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Wed Oct 01 02:18:33 SAST 2014

Construction okes cut down the tree oak

NASHIRA DAVIDS | 21 September, 2012 00:01
Hannes Breytenbach, 25, tries to stop a tree in Newlands, Cape Town, being felled yesterday

"I feel like a failure today," said astrophysics master's student Hannes Breytenbach after failing to save an enormous old oak in Newlands, Cape Town.

Breytenbach climbed the tree at about 9am yesterday to stop a construction company chopping it down. By 10.30am, he had been forced to abandon his noble protest for fear of being taken down with the tree.

"The guy in charge said I had a minute to come down; if I didn't they would cut me down with the branches," said Breytenbach.

"Then they started cutting and I thought it was not worth risking my life so I decided to come down. I couldn't watch as they chopped down the tree. It was too emotional for me - it was a very sad day."

He said even though the old tree had been on private property, it should have belonged to all because it provided aesthetic value to the area, shade and shelter for animals.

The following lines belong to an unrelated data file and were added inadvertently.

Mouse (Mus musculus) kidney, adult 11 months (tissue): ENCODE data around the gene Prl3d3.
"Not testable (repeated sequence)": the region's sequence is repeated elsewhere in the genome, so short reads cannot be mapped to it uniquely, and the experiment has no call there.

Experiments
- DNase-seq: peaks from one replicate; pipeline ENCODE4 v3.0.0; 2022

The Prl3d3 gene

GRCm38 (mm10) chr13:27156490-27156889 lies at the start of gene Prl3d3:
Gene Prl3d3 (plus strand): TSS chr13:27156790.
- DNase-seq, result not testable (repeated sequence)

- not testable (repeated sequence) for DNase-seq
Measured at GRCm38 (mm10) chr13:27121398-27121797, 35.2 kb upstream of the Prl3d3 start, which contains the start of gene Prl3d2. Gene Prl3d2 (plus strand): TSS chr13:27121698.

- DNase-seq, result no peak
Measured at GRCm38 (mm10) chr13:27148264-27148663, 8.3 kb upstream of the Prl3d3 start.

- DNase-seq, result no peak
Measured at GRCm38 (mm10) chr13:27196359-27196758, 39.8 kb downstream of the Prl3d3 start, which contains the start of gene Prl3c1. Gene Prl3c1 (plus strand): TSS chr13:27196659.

The tree, it emerged, had to go because the property owner wanted to renovate her home.

Cape Town's Mayoral Committee Member for economic environmental and spatial planning Belinda Walker said mature trees and hedges areas could not be felled without permission.

"The tree in question was on a property outside an urban conservation area. If trees are not listed as protected in the National Forests Act, they enjoy no legal protection provided for in national legislation," said Walker.

Sean Maasch, owner of Topfell, a tree-felling company, said it was probably between 100 and 150 years old.

By yesterday evening it was down and the stump ground down to get rid of roots causing structural damage to the property.

"We found 90% of the base of the tree was rotten," said Maasch.

"Big oaks do that in South Africa because it is not the right climate for them. It is not an indigenous."

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Wed Oct 01 02:18:33 SAST 2014 ::